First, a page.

Attendees slipped their gifts into red envelopes that were slipped into large red boxes. Bridesmaids wore dresses of bright, bubblegum pink. The caterers were consummate professionals. Google Maps guided me from Owings Mills to the venue in Hunt Valley, but as it happened I was intimately familiar with the last handful of miles, which—like so many experiences of late—triggered a hailstorm of ghosts and memories: there’s where my favorite high school English teacher lived, there’s where my first girlfriend’s dad lives now, there’s where Mom and I bought a Heavenly Ham. I hadn’t been to a wedding in five years, three years before my own divorce.
After reconnecting with the groom and meeting his bride-to-be at a college reunion earlier in the year, I excitedly accepted the invitation to their wedding. On occasion one encounters couples whose affection for and connection to one another is so thoroughly genuine that you welcome any opportunity to help them celebrate, and this was one of those special instances. When we were in school, the groom lurked at the fringes of my friendship circles, a mysterious, mystical longhair with a mischievous smile and slow-burn wit; he was a decidedly Zen presence I probably didn’t appreciate enough while writing furiously, getting fucked up, and trying and (largely) failing to score. Watching him bounce around the venue—nervous and exhilarated, hairline receding somewhat—made plain how old we’ve all suddenly become; this was a wedding with an open bar where nobody got blackout drunk. Seeing him take the hand of his beautiful new bride to dance reminded me of how lonely he once seemed; their joy was infectious.
Most of the others at my table had been undergraduates with the groom and me. They remained as quiet and unassuming as they’d been in college, and their young children devoured the lion’s share of attention they had to spare, so our exchanges were epigrammatic when they weren’t drowned out entirely by the music, a mélange of instrumental versions of 1980s and 1990s pop hits. A slideshow cycled on repeat: childhood snapshots of the bride and groom as children, together fishing on a boat. My primary conversation partner was the wife of one of the groomsmen, a nursing student who resembles Julie Delpy. It was as easy to share aspects of my mythology and absorb some of hers and to drift into play-by-play as moments of traditional Cantonese wedding ceremony unfolded as it was to admire the strength of her bond with her husband, a friendly, inquisitive guy. There was someone I would have loved to introduce them to, if wishes were horses, but I was the only “single” adult at that table.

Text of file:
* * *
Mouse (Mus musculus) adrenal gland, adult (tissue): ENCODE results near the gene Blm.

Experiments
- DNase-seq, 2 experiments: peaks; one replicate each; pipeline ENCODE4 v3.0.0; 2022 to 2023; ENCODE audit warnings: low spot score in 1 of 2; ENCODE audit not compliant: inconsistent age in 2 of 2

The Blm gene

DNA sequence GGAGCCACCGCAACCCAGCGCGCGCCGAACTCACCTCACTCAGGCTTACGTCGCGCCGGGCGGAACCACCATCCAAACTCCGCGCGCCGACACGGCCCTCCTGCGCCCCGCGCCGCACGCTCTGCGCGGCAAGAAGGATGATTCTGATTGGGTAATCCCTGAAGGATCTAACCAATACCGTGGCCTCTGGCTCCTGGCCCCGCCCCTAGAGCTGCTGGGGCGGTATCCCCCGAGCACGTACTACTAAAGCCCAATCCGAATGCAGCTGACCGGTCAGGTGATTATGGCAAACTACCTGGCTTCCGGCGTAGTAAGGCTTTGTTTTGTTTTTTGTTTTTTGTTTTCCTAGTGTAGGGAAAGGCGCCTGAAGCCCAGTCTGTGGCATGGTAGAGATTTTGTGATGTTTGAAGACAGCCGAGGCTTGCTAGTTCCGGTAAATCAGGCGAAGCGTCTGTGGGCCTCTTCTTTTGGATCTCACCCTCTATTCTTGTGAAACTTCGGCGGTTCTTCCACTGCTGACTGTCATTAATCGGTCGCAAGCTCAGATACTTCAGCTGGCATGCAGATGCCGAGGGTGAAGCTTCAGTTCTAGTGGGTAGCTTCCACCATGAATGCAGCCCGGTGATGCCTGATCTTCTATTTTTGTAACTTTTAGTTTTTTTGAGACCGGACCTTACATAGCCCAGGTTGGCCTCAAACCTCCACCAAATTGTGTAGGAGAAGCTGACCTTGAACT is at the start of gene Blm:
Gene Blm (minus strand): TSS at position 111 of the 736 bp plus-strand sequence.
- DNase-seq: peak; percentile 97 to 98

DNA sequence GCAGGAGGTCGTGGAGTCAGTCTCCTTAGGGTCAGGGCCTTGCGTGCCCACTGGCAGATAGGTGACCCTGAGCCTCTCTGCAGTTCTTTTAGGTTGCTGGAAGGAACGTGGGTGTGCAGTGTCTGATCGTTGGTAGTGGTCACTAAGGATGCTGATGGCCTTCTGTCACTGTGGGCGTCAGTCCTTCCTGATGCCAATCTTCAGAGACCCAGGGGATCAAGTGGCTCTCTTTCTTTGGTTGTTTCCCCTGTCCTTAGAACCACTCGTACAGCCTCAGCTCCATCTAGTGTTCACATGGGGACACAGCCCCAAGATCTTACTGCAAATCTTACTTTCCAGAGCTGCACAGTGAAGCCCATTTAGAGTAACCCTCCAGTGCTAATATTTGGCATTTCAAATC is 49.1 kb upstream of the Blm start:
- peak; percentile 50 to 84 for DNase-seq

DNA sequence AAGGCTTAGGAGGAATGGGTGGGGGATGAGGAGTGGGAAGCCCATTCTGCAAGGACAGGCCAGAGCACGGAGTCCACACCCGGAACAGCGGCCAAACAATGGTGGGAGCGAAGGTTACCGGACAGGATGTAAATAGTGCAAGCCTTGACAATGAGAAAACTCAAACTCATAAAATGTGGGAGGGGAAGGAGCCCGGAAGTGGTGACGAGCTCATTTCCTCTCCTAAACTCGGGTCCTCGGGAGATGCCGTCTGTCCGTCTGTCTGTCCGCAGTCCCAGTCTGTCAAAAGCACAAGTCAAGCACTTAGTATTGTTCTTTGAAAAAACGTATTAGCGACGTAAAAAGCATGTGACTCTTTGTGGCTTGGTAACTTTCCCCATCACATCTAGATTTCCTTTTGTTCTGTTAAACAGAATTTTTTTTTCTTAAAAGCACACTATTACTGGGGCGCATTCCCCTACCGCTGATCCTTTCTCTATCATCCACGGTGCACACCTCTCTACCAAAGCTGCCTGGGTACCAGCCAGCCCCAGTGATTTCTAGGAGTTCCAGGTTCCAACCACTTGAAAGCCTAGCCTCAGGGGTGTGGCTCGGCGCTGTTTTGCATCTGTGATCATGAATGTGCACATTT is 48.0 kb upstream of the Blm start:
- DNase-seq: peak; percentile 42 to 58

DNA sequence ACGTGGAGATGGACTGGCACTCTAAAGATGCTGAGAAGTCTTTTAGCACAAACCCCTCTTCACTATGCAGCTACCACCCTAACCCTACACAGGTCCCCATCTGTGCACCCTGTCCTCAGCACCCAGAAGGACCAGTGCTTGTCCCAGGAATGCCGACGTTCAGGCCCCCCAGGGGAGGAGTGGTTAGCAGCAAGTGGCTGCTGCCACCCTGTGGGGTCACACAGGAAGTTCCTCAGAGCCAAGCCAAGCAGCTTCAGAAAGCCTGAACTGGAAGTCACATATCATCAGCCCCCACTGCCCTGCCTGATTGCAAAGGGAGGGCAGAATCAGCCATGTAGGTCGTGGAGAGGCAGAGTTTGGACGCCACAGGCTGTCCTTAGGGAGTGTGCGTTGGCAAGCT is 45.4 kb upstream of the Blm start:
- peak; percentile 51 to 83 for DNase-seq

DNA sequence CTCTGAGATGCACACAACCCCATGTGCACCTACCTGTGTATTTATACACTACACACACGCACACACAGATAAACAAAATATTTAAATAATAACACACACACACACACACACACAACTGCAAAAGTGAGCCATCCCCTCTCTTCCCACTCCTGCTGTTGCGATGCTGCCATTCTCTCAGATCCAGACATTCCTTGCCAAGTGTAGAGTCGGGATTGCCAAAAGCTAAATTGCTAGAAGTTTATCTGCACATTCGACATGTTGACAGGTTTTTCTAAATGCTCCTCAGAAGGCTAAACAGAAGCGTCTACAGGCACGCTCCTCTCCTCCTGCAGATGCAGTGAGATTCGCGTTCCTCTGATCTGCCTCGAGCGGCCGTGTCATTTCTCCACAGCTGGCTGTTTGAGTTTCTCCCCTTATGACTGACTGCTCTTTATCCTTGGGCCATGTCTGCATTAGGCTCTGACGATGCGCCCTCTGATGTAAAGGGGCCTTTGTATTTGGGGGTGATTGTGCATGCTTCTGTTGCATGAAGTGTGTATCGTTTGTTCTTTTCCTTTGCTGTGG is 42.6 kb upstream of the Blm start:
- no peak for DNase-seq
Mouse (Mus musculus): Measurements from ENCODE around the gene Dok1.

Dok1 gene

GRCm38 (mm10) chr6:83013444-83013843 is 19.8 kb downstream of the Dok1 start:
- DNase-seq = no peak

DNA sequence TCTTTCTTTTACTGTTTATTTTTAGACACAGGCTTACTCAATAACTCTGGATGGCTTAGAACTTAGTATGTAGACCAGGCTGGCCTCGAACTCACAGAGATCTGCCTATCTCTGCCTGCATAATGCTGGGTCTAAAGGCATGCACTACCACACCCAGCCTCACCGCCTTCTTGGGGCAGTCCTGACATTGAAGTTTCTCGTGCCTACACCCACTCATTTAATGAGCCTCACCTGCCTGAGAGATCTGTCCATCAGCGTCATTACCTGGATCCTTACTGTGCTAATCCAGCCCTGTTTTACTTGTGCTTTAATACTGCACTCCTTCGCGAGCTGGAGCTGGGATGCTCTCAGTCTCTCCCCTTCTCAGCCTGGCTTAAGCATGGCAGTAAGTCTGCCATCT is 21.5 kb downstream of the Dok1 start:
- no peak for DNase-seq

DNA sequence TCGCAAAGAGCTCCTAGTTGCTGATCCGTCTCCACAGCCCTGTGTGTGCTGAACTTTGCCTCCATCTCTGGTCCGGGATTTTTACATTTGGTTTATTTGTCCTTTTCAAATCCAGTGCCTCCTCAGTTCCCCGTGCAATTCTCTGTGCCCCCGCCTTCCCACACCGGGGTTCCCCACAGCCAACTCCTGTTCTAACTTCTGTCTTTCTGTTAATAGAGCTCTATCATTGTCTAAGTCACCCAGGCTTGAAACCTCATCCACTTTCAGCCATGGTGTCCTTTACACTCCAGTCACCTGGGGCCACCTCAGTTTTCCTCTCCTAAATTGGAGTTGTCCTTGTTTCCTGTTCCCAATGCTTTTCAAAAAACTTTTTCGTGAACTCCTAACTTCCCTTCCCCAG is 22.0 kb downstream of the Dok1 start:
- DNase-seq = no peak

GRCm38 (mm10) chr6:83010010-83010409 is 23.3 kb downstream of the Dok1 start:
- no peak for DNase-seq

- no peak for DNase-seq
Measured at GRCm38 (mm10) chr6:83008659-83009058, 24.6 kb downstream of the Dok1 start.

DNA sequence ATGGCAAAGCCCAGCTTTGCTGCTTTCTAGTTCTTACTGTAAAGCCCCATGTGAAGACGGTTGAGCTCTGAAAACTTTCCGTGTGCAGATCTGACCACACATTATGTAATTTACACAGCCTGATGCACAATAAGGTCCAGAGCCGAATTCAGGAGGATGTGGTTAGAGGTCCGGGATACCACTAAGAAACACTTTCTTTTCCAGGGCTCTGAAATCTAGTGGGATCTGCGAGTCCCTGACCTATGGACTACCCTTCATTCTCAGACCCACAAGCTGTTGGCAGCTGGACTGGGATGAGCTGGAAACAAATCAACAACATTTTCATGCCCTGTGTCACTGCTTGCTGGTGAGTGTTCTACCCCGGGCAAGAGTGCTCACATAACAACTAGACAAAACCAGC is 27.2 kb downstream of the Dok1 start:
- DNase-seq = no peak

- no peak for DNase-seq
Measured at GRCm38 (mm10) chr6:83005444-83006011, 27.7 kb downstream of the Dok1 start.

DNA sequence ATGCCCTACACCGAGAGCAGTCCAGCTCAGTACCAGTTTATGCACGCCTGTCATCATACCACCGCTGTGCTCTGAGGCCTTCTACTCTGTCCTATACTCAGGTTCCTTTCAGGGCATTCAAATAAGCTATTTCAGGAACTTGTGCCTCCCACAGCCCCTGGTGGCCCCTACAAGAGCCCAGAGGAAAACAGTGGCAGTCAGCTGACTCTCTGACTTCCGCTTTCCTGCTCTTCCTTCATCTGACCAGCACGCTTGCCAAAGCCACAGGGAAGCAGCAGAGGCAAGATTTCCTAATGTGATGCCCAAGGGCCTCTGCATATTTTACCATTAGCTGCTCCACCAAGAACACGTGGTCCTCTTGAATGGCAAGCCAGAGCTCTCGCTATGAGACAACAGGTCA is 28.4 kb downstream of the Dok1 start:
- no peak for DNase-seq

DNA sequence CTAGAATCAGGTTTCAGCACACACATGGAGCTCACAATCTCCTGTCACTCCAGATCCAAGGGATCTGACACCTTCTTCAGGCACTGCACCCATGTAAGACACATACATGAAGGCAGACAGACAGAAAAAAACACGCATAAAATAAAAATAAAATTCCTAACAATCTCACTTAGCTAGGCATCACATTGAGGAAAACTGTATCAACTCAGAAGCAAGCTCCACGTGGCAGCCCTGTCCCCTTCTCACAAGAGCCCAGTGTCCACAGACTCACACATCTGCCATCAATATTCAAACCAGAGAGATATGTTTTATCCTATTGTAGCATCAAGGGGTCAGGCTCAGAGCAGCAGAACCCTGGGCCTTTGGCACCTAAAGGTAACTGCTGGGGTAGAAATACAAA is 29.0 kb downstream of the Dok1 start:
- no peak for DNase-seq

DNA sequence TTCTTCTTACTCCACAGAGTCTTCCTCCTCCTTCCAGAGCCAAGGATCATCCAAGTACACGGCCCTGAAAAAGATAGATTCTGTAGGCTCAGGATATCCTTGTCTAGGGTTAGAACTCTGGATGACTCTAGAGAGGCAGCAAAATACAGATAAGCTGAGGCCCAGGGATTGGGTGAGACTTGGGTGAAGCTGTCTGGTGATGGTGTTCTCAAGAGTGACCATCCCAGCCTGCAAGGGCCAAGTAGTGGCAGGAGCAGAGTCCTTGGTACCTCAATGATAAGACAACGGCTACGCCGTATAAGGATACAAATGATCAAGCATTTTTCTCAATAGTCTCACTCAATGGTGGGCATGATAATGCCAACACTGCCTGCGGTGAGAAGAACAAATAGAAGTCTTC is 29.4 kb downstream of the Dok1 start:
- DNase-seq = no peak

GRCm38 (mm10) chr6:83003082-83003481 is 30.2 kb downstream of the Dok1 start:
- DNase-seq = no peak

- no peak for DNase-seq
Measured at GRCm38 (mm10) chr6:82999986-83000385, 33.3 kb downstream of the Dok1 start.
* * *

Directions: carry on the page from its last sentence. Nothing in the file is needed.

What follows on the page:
The wedding you’re attending somehow becomes every other wedding you’ve ever attended or been involved in or seen via a DVD, because you couldn’t be there, and you flash on the marriages that thrived, the ones that faltered, the ones that failed outright, the ones prayed for, but yet out of reach. This is probably part of why so many people cry at weddings, and why I could feel my own eyes welling up.
“You know what’s really special about weddings?” I murmured to the groomsman’s wife, as the happy couple served tea to one another’s in laws, as smartphone cameras flashed all around them.
“What’s that?” She murmured.
“There’s just so much hope,” I replied.